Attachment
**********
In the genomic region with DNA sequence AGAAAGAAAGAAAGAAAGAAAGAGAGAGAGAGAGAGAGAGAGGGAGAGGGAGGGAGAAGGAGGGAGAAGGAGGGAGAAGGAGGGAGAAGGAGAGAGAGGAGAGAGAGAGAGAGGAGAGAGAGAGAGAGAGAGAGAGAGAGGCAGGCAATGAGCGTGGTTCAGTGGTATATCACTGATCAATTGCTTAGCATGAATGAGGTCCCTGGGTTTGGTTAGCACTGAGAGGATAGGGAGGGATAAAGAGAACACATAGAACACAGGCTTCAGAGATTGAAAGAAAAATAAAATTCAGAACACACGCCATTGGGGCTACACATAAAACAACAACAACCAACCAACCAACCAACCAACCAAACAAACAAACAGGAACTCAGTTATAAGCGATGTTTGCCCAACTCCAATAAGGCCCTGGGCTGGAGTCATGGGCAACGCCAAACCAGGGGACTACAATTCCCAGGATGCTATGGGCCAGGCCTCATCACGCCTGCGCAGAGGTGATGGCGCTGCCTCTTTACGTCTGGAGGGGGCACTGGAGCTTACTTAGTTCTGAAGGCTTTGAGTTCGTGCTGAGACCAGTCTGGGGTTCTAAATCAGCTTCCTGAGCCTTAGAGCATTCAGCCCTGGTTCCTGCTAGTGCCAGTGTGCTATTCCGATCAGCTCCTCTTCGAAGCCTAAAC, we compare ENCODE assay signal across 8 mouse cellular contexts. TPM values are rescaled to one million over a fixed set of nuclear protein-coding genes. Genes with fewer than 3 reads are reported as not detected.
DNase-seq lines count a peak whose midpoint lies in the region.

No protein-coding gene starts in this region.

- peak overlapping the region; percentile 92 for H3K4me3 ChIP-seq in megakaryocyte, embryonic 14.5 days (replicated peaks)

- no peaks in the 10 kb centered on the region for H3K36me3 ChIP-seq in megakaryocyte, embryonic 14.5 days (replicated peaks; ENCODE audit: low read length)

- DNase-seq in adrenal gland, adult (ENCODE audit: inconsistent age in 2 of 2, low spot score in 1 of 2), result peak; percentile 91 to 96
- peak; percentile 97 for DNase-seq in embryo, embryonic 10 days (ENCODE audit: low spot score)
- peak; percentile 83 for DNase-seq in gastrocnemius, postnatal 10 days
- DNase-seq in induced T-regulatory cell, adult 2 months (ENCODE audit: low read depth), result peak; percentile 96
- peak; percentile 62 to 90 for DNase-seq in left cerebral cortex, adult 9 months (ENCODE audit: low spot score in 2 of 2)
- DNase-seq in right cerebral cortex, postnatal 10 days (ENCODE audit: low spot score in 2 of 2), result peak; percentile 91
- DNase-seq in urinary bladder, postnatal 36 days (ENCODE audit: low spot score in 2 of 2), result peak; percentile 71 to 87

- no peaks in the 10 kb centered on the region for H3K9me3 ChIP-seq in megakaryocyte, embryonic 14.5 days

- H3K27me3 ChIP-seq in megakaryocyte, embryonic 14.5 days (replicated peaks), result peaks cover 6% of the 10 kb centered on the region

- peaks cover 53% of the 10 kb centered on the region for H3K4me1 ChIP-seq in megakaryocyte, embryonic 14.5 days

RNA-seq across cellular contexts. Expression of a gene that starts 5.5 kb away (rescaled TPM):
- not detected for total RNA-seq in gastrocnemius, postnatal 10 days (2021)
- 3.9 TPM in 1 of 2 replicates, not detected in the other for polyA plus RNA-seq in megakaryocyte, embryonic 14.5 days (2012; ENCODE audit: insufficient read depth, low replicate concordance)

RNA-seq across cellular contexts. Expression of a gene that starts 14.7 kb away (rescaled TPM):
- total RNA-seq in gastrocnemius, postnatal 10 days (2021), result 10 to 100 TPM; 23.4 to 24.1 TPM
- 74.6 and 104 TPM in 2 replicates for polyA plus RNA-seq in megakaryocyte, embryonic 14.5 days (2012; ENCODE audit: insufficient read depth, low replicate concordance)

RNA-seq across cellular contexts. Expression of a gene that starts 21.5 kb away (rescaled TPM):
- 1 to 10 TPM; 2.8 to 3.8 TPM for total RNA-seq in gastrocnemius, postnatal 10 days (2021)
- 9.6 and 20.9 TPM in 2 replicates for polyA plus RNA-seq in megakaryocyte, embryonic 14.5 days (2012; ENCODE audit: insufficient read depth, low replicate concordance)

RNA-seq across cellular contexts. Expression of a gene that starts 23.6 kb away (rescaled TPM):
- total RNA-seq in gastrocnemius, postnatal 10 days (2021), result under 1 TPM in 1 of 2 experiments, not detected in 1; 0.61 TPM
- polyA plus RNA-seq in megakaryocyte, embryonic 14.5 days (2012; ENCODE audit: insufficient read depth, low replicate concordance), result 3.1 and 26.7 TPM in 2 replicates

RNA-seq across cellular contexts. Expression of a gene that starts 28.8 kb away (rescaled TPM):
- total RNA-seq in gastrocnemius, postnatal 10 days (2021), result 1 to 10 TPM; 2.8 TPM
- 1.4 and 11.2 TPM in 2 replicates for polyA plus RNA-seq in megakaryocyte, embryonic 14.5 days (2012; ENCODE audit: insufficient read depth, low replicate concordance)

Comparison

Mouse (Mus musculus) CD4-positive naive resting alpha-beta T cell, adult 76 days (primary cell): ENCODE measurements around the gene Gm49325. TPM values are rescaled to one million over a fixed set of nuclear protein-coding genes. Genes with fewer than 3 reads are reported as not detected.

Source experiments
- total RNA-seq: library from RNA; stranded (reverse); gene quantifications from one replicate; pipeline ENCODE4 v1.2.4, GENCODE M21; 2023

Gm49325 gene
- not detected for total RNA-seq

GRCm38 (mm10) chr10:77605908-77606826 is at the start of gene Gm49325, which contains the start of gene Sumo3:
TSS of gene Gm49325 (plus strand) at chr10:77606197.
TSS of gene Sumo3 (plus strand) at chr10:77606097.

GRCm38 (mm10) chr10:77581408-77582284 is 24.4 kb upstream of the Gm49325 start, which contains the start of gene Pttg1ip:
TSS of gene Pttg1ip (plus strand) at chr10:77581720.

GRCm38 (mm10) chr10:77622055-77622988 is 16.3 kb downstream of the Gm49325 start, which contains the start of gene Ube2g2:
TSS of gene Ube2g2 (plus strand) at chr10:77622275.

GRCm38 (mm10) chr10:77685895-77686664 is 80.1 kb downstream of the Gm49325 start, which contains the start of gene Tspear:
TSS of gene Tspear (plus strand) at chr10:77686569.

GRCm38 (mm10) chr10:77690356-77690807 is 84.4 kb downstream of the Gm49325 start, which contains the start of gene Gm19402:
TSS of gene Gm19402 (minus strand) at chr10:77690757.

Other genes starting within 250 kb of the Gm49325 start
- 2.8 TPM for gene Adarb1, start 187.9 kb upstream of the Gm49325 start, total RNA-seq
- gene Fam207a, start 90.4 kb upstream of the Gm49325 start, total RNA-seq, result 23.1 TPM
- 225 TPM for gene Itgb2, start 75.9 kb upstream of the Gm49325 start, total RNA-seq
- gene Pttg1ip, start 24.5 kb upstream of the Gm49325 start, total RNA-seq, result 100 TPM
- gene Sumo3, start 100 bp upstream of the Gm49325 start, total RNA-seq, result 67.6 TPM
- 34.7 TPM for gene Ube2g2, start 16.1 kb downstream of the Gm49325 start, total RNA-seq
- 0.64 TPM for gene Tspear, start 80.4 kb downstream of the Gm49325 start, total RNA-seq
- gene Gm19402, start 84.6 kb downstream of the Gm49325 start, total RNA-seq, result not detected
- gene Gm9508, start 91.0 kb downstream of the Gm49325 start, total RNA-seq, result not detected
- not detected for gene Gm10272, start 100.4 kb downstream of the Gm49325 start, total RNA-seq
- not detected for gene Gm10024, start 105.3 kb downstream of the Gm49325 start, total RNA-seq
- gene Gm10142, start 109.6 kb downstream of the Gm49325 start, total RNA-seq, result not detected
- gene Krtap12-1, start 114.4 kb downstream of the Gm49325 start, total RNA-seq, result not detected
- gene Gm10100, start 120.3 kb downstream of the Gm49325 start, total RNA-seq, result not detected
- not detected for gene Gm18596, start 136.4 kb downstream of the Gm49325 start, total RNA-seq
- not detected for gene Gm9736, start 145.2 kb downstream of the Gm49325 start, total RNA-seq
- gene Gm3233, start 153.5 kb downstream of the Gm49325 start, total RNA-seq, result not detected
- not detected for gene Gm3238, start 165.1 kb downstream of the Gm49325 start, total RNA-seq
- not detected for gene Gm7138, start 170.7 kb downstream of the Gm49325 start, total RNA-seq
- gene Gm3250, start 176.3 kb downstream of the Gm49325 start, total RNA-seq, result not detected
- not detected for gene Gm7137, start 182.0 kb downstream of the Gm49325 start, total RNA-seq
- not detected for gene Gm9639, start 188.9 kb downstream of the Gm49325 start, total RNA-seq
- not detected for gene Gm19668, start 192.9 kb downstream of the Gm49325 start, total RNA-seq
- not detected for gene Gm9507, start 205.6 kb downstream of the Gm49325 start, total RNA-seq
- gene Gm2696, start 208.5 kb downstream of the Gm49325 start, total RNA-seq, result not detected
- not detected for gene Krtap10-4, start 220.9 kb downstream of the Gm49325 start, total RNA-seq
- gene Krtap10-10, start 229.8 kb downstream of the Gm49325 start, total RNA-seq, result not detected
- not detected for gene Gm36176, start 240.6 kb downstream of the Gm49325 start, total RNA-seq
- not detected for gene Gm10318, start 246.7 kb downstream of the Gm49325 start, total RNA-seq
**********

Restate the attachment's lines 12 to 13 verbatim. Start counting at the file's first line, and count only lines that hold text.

- DNase-seq in urinary bladder, postnatal 36 days (ENCODE audit: low spot score in 2 of 2), result peak; percentile 71 to 87

- no peaks in the 10 kb centered on the region for H3K9me3 ChIP-seq in megakaryocyte, embryonic 14.5 days